Research suggests that routinely consuming unsaturated fat can provide a variety of health benefits, such as promoting cardiac health and reducing the risk of mortality.

2. Saturated Fat

Saturated fat is solid at ambient temperature and is typically found in animal products and some vegetation. Saturated fat has long been associated with an increased risk of heart disease, inflammation, and toxic cholesterol levels.

But the science is not straightforward. More recently, research has called the link between saturated fat and cardiac disease into doubt.

3. Trans Fat

Artificially produced trans fat is created by refining vegetable oil. It is also known as partially hydrogenated oil.

Small quantities of naturally occurring trans fats can be found in beef and dairy fat.

Consumption of trans fat is linked to health complications, such as excessive cholesterol levels, an increase in inflammation, and insulin resistance.

The use of partially hydrogenated oil is now banned in the U.S. In the U.K., trans fats are still present in many ultra-processed and rapid foods.

Best Sources Of Fat

Your body requires fat to function, but quality is essential. Fats that have been metabolized can alter the way your body responds to food.

Unsaturated lipids are the healthiest option. While research is altering the way some experts view saturated fats, adhering to moderate quantities is in accordance with official dietary guidelines.

Low-fat dairy products often contain added sugar, which may contribute to excess weight and interfere with blood sugar control. Opting for full-fat dairy, even though it has saturated fat, can often be healthier than the low-fat alternatives.

What Is Protein?

What Is Protein & Why Do You Need It?

Proteins are compounds that are made from long chains of amino acids. They are essential for your wellbeing and do several tasks around your body.

Enzymes are proteins that drive chemical reactions in your cells and organs. Proteins are also needed to produce other compounds, like neurotransmitters, hormones, and antibodies.

Like carbohydrates and lipids, protein can also provide energy, but the greatest use of protein is in cell formation and repair. This is particularly essential after exercising.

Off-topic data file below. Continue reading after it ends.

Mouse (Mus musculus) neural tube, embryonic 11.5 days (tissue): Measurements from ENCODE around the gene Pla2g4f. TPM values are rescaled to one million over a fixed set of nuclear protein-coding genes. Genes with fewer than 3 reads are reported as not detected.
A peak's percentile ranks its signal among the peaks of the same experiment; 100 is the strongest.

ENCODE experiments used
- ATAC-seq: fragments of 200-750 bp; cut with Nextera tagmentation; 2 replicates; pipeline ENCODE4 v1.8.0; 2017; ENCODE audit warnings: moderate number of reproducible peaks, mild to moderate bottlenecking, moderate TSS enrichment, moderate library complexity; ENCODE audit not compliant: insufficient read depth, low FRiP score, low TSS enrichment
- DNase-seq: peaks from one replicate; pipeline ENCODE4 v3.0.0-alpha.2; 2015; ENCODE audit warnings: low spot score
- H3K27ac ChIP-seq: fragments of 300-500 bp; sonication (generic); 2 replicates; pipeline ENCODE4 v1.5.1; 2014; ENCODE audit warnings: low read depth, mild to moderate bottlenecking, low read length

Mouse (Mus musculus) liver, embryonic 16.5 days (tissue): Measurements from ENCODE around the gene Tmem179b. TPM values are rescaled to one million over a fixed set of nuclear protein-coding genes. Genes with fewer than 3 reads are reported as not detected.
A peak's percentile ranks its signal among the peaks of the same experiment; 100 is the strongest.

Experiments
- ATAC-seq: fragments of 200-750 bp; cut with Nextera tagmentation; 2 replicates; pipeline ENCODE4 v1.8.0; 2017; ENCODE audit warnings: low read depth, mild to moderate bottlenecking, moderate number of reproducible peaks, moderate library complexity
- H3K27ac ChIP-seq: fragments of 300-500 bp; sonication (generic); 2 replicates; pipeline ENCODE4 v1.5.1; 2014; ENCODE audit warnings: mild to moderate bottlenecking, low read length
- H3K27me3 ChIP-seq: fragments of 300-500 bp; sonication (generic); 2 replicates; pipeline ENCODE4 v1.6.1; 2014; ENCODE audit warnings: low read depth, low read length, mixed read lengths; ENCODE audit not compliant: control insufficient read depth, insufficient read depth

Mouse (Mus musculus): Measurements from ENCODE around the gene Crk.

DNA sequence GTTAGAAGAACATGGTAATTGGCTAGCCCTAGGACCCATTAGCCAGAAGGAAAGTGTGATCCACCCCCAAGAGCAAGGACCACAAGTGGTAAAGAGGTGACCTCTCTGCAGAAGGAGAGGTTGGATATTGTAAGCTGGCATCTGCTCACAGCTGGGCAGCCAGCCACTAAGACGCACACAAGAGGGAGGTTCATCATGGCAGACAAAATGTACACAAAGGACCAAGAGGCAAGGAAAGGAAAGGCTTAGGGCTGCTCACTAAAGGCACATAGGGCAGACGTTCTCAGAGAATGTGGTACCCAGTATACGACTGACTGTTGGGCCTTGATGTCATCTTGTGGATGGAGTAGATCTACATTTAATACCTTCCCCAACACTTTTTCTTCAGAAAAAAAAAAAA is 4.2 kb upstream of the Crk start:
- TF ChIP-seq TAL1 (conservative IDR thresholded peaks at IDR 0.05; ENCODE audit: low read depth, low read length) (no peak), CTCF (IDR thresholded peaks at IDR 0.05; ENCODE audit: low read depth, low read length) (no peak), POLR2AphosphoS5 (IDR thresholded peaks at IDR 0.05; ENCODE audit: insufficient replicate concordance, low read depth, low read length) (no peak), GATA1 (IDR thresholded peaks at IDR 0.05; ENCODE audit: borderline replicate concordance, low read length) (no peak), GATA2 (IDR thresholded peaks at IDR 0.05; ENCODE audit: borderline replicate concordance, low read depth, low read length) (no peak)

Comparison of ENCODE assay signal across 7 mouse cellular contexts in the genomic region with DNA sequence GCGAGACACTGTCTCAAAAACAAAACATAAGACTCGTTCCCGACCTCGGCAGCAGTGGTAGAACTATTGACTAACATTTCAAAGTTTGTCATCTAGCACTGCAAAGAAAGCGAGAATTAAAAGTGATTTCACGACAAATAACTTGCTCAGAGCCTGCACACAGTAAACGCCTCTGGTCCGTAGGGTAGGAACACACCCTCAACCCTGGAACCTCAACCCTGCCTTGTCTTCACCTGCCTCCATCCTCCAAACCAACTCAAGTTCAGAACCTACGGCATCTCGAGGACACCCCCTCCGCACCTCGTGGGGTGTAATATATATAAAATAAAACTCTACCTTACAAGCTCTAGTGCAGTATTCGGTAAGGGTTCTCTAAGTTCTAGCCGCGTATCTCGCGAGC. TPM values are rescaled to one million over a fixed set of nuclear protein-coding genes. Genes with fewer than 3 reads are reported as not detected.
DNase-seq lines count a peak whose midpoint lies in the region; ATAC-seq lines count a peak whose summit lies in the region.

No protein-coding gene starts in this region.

An adequate protein intake is an essential element of a balanced diet.

There are over 20 amino acids combining in diverse ways to create the millions of proteins in your body. Nine of these amino acids are considered essential amino acids, meaning your body can’t synthesize them. You must get them from diet.

There Are Two Distinct Categories Of Protein Sources

1. Complete Proteins

Complete proteins have all nine essential amino acids and are mostly animal proteins, such as beef, fowl, and fish. There are also a few plant options, such as quinoa and soy.

2. Incomplete Proteins

Incomplete proteins are lacking one or more essential amino acids. These include mostly plant substances, such as legumes and pulses, seeds, nuts, and whole cereals. To get all the essential amino acids, you need to consume a variety of these foods.

Best Sources Of Protein

As with carbohydrates and lipids, minimally processed, high-quality protein sources are the best option.

Read Also: 5 Surprising Health Benefits and Uses of Peaches

Diet Quality Is Essential

If you’ve ever had a surge of guilt after consuming your beloved delectable delicacy or indulgence, you’re not alone. But contrary to what your emotions may be telling you, the occasional less-than-healthy meal is typically not something to fret over.

Rather than obsessing over every piece of food or drink you place in your mouth, focus on your overall diet quality.

ZOE’s research demonstrates that each person’s response to food is unique and that a personalized approach is superior than one-size-fits-all recommendations.

With ZOE’s at-home device, you can uncover how you react to different foods and find out what types of food combinations work best for your body.

Focusing on diet quality takes a wider scope than the latest fad diet. It enables you to look at your overall dietary consumption, rather than counting each individual component of a meal.

A nutritious diet should be rich in high-quality plant-based foods, such as whole cereals, vegetables, fruit, nuts and seeds, as well as fermented foods that are beneficial for the intestinal microbiome. These give your body all the macronutrients it requires.

At ZOE, we believe that no cuisine should be off-limits and that the occasional indulgence forms part of a healthful diet.


Macronutrients — carbohydrates, lipids, and protein — are nutrients present in foods that your body needs in large quantities. These nutrients provide energy and are required for many bodily functions and movements.

For the best results, focus on consuming an overall high-quality diet, rather than monitoring specific quantities of macronutrient intakes.

Each individual has a unique response to diverse cuisines. Discovering your individual requirements enables you to consume for your health instead of attempting to conform to generalized, comprehensive diet recommendations.